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Wizards, Raptors help needy at D.C. Armory

Toronto Raptor forward Pops Mensah Bonsu, a former star at George Washington University, carries donated items at the DC Armory.
Toronto Raptor forward Pops Mensah Bonsu, a former star at George Washington University, carries donated items at the DC Armory. (Hamil R. Harris/The Washington Post)
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Washington Post Staff Writer
Thursday, December 3, 2009; 6:39 PM

Members of the Washington Wizards and the Toronto Raptors helped to distribute 26 tractor-trailer loads of food, clothes, personal items and toys to about 10,000 people Thursday during a massive holiday giveway sponsored by the NBA Players' Association and Feed the Children.

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The D.C. Armory was packed with people but orderly through the day, and hundreds of other recipients waited outside the building on East Capitol Street SE. The effort was expected to continue well into the evening.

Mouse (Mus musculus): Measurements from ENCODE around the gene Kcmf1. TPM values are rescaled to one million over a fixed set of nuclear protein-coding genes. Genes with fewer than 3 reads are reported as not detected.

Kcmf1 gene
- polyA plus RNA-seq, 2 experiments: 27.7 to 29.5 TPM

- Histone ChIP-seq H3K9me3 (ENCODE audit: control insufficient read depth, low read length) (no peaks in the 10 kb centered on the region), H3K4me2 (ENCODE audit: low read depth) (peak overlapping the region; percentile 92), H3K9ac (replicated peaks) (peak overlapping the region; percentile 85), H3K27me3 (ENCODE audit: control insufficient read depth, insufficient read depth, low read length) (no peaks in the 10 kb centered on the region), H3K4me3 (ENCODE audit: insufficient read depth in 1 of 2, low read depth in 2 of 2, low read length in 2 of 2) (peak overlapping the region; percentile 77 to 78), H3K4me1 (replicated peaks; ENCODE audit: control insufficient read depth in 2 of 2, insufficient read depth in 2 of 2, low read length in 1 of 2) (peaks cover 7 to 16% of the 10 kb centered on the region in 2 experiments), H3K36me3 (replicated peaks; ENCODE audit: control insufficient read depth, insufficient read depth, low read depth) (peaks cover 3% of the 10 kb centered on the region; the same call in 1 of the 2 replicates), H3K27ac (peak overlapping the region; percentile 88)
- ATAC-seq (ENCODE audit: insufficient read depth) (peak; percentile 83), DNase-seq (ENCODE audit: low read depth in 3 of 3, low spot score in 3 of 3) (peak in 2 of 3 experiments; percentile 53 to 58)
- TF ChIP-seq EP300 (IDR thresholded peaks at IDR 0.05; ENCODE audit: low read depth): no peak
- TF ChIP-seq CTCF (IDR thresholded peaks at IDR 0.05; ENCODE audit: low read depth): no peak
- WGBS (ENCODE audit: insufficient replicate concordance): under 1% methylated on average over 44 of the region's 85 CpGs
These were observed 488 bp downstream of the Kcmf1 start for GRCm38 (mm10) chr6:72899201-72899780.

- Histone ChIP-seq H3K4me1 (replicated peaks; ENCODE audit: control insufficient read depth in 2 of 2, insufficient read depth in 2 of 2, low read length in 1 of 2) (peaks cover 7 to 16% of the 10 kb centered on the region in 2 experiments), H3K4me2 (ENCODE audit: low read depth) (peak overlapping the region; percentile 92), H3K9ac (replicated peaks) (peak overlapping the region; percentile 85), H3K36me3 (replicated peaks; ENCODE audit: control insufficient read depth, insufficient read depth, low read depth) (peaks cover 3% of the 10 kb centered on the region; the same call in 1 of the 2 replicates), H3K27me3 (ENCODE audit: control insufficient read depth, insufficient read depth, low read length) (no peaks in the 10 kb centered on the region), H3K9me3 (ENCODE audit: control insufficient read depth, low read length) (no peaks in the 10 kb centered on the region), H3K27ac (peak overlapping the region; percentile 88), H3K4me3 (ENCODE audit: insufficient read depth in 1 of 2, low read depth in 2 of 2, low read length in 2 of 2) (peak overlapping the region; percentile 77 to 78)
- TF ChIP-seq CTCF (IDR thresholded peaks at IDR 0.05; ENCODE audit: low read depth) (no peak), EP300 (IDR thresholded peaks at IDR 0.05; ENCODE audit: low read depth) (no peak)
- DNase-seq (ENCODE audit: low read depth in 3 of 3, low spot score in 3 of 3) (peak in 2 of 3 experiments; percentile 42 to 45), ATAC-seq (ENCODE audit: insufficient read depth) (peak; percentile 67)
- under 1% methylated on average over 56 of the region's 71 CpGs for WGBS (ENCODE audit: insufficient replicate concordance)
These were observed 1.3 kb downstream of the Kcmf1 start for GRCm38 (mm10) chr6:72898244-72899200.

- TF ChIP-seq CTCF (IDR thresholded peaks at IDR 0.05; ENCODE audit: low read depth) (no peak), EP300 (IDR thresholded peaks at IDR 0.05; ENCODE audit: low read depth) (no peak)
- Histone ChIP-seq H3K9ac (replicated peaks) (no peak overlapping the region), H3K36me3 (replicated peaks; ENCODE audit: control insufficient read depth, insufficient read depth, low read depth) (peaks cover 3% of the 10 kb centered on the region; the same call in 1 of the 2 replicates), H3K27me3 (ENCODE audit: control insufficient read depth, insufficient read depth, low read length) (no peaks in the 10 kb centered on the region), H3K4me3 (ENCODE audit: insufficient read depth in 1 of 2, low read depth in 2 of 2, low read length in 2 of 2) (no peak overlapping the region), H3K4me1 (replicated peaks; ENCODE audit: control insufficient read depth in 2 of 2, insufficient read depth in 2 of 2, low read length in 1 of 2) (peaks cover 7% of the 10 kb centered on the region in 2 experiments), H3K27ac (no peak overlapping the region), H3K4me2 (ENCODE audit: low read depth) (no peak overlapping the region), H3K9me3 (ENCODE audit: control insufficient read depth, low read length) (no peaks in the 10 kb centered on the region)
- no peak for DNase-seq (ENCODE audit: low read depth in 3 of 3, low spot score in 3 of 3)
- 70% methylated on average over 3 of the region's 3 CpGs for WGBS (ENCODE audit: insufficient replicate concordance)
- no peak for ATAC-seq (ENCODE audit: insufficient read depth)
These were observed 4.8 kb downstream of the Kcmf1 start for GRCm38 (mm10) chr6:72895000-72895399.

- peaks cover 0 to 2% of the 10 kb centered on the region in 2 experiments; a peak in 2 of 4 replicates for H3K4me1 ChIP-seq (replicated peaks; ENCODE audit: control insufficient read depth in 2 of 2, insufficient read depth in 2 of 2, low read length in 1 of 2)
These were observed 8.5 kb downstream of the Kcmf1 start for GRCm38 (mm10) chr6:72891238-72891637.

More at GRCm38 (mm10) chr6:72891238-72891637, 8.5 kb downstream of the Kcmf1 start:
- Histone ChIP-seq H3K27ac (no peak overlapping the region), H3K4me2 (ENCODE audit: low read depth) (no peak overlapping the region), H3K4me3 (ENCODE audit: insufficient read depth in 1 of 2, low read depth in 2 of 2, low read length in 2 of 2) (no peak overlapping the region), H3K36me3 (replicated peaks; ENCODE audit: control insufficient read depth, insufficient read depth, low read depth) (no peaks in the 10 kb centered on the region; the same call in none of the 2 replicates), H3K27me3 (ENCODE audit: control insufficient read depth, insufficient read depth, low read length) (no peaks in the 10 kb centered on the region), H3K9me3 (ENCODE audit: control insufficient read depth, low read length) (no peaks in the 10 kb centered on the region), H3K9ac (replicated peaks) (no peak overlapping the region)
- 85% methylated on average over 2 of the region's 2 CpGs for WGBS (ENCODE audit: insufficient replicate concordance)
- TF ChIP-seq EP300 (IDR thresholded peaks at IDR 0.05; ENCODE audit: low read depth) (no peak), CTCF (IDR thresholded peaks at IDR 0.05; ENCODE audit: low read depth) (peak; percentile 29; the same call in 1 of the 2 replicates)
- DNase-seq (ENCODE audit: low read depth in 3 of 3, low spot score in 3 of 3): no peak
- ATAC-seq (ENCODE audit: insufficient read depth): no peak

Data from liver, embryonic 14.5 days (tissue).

"It is good to come out and want to give back because God has blessed you, " said Wizards Center Brendon Haywood as he passed out turkeys with Wizards Assistant Coach Wes Unseld Jr.

Tony Sellers, a spokesman for Feed the Children, said the two groups have partnered with the NBA for seven years to give food to needy families.

"Every year we pick one city," Sellers said. "We decided to come to the nation's capital this year because we have a new administration in the White House and a new attitude."

Members of the Raptors joined the campaign, called Miracle in the Nation's Capital, because they were in town for a game with the Wizards on Friday.

The players' association and Feed the Children worked with city agencies to publicize the effort, and recipients were told to report to the armory to pick up a voucher for a grocery cart full of items.

"This is a blessing. I didn't know anything about this until someone knocked on my door last night," said Elizabeth Hugee of Southeast. "It has been rough."

Mayor Adrian Fenty noted that the event occurred on the birthday of Abe Pollin, the Wizards owner who died last week.

"This is the biggest turkey and coat drive that I have ever seen in my life," Fenty said. "What the NBA players' association wanted to do is dedicate this drive to Abe Pollin . . . who spent his entire adult career giving back to this city and people less fortunate."



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